U.S. House of Representatives Proposes Sweeping Changes in the Patent Reform Act (H.R. 2795)
On June 8, 2005, U.S. Representative Lamar Smith (R.-TX) introduced H.R. 2795. The bill seeks to amend Title 35 of the United States Code relating to the procurement, enforcement, and validity of patents. If enacted, the U.S. patent system will undergo its most substantial overhaul since Congress passed the Patent Act in 1952.
The Reform Act aims to change the patent system fundamentally by shifting from a "first to invent" system to a "first to file" system. The stated objectives of this change are to reduce the subjectivity and costs of proving the date of invention and to bring the U.S. patent system in line with many other countries around the world. The Reform Act will also affect other major facets of the patent process, including who can file a patent application, ownership of patents, publication requirements, limitations on continuation practice, elimination of best mode requirement, "inventor rights contests," new inequitable conduct and willfulness standards, new injunction standards, post-grant opposition procedures, and more.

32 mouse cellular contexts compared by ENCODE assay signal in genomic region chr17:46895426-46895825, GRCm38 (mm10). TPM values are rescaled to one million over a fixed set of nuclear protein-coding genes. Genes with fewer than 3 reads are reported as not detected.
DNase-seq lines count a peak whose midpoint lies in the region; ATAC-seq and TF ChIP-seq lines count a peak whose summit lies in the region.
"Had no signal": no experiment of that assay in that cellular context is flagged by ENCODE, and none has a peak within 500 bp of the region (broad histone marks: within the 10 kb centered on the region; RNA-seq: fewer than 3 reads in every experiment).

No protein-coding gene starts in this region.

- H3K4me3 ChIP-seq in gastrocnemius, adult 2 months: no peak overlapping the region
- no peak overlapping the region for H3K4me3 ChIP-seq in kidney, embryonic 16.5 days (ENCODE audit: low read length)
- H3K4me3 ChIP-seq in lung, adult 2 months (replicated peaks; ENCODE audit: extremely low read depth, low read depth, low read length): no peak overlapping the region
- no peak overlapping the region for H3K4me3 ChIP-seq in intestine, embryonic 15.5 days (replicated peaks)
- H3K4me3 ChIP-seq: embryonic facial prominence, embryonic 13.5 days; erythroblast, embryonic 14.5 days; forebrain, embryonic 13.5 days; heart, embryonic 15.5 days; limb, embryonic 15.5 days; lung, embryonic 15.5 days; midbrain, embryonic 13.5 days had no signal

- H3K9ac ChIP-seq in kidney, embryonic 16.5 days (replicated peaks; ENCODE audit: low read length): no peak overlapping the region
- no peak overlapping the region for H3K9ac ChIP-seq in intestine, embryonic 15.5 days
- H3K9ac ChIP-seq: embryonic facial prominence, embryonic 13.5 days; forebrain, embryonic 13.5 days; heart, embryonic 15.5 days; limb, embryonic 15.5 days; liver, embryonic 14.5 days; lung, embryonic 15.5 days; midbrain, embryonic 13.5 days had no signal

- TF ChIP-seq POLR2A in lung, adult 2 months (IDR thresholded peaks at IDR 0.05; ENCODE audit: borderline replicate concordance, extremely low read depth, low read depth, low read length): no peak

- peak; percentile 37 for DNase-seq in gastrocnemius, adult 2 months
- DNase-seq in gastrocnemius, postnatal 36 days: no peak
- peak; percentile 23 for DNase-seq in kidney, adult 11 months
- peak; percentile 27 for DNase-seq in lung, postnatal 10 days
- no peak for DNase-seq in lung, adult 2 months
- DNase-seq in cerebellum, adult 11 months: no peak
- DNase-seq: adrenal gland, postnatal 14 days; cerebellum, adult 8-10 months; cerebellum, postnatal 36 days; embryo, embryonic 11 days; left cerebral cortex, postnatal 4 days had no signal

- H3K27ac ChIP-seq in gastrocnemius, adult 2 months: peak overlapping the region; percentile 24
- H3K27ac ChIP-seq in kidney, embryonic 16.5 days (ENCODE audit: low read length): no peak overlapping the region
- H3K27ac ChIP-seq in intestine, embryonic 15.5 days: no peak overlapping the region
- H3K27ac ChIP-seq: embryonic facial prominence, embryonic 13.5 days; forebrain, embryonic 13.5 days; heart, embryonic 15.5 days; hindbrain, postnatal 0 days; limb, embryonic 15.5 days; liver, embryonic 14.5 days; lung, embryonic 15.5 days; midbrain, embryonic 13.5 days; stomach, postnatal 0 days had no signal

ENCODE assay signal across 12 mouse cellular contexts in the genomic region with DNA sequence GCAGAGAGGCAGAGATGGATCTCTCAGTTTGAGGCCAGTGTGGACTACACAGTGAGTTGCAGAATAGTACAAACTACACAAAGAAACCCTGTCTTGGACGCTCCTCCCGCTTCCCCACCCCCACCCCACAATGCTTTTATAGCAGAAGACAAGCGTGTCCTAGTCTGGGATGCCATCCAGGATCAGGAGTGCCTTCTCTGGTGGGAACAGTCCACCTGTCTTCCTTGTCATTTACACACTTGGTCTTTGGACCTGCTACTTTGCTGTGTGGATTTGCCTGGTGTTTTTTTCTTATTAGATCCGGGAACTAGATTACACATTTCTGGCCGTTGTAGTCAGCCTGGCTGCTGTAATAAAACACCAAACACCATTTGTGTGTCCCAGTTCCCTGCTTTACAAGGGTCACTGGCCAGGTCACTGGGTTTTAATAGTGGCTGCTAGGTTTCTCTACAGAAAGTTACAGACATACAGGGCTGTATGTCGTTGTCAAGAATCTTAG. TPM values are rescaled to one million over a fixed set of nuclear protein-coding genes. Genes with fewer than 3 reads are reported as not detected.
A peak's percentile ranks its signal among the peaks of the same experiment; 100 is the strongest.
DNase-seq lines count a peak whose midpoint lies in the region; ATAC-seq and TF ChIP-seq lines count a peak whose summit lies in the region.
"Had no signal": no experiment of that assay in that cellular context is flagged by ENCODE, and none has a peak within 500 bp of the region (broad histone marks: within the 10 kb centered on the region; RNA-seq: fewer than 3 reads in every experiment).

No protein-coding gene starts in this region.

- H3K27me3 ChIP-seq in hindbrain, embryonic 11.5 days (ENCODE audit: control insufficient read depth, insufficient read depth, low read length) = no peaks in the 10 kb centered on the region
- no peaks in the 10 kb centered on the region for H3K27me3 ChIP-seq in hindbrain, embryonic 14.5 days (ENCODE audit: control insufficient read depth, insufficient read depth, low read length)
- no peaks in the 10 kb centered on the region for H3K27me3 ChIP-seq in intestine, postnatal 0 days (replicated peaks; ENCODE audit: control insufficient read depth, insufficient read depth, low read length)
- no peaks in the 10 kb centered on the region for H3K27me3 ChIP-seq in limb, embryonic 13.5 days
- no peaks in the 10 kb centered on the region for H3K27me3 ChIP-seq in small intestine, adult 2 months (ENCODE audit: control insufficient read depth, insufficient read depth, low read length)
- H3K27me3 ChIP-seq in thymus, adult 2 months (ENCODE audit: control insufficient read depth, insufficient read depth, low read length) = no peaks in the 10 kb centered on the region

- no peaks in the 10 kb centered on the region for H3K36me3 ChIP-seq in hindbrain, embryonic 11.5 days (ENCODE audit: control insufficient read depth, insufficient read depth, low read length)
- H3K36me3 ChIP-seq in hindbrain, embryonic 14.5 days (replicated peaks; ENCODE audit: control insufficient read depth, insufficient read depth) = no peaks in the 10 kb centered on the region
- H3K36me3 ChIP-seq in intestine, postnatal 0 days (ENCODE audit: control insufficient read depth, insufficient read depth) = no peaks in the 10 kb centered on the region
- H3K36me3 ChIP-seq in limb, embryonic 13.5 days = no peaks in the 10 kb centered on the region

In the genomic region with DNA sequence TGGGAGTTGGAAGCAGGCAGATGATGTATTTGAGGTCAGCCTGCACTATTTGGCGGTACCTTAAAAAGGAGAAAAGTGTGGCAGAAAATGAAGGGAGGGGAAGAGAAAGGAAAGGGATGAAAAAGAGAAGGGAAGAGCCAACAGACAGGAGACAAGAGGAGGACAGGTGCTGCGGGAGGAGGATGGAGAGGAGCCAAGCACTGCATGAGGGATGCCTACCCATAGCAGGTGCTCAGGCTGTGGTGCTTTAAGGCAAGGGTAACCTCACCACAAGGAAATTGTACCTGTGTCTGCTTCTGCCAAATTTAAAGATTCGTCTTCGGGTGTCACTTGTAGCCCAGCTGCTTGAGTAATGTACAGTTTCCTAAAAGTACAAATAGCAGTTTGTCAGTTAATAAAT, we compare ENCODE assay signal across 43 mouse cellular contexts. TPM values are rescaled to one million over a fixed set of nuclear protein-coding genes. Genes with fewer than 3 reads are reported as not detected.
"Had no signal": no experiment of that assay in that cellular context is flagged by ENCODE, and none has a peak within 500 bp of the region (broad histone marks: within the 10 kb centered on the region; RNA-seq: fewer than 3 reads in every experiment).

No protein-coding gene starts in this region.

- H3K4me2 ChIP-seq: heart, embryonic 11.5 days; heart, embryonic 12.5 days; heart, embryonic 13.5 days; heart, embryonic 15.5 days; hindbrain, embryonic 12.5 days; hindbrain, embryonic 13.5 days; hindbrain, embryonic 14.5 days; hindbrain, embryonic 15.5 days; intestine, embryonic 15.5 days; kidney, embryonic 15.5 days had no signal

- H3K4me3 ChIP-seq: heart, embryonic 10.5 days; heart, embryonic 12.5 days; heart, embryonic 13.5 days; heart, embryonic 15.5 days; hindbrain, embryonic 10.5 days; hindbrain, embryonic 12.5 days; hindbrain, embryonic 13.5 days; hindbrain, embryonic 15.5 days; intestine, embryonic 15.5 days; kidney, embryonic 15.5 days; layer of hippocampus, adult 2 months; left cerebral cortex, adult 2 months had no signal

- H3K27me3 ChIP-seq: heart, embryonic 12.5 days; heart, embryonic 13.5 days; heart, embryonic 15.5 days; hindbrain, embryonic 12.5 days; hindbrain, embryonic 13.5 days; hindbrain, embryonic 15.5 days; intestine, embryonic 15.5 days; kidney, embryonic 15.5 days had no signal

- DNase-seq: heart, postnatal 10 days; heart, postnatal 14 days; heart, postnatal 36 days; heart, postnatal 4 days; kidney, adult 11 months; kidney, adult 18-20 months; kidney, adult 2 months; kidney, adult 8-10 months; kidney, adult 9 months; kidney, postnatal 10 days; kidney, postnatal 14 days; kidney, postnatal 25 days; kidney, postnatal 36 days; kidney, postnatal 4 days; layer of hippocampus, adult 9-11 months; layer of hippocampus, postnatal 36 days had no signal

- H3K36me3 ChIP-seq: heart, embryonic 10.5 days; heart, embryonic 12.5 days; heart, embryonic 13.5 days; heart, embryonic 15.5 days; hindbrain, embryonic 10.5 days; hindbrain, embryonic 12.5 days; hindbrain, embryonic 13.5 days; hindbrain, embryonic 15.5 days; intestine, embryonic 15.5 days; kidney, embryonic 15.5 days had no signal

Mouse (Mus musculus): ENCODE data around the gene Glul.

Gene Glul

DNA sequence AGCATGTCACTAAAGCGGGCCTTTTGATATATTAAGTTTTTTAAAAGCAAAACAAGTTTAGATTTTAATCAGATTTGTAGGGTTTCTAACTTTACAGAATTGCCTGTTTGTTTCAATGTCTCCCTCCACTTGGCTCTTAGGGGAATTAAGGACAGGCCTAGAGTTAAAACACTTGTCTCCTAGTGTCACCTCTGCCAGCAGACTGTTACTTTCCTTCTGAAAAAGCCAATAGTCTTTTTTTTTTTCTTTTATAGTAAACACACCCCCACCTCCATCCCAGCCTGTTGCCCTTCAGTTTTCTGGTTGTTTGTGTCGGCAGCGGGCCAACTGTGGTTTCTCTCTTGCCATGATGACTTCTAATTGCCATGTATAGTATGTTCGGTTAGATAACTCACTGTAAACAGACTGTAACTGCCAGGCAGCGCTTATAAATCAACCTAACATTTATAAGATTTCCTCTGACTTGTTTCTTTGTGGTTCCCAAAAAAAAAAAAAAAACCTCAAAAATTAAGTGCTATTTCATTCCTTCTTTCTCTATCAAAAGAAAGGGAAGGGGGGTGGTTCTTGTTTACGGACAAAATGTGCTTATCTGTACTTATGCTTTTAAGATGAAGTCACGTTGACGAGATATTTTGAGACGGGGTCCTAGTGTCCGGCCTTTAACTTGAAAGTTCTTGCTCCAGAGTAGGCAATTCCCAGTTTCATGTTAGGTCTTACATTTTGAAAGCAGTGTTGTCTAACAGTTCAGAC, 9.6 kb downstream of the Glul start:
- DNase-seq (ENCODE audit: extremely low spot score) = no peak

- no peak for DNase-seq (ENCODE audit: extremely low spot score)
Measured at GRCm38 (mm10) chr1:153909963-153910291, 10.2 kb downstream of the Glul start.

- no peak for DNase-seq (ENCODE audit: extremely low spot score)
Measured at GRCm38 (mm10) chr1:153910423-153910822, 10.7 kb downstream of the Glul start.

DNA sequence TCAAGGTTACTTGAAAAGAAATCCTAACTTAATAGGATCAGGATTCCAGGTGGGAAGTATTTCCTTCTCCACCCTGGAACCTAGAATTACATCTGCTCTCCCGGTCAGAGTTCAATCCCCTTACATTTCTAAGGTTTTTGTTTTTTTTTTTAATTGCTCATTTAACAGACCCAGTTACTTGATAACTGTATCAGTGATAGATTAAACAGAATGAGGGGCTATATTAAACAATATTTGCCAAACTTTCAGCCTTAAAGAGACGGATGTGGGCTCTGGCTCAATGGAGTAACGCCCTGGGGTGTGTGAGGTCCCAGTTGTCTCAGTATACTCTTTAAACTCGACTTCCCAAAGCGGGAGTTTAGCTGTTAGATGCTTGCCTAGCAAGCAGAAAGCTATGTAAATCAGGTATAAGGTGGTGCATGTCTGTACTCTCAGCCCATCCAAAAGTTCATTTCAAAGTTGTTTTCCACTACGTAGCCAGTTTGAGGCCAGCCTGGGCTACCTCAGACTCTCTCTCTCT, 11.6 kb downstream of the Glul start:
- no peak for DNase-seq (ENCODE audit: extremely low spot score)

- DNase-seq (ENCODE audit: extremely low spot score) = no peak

In the months leading up to the introduction of the bill, several industry groups, legal organizations, and other think tanks weighed in on the substance of the bill. As no clear consensus has yet been reached on the major changes proposed by the current version, the coming months will be filled with testimony and hearings from the various interests, and amendments to the bill will be likely.
Jones Day is actively tracking the developments as they occur. Upcoming hearing dates are posted as they are scheduled.
For further information, please contact your principal Firm representative or the lawyers listed below. General e-mail messages may be sent using our "Contact Us" form, which can be found at www.jonesday.com.
Robert C. Kahrl
Kenneth R. Adamo
Brian M. Poissant
Robert O. Lindefjeld
Cecilia R. Dickson
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